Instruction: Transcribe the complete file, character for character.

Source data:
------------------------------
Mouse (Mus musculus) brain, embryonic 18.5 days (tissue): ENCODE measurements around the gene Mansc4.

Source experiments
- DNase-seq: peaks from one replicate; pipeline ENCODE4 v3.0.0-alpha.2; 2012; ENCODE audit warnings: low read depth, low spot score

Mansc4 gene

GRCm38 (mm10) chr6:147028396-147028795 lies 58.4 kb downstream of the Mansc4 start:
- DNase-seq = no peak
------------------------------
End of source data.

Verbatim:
Mouse (Mus musculus) brain, embryonic 18.5 days (tissue): ENCODE measurements around the gene Mansc4.

Source experiments
- DNase-seq: peaks from one replicate; pipeline ENCODE4 v3.0.0-alpha.2; 2012; ENCODE audit warnings: low read depth, low spot score

Mansc4 gene

GRCm38 (mm10) chr6:147028396-147028795 lies 58.4 kb downstream of the Mansc4 start:
- DNase-seq = no peak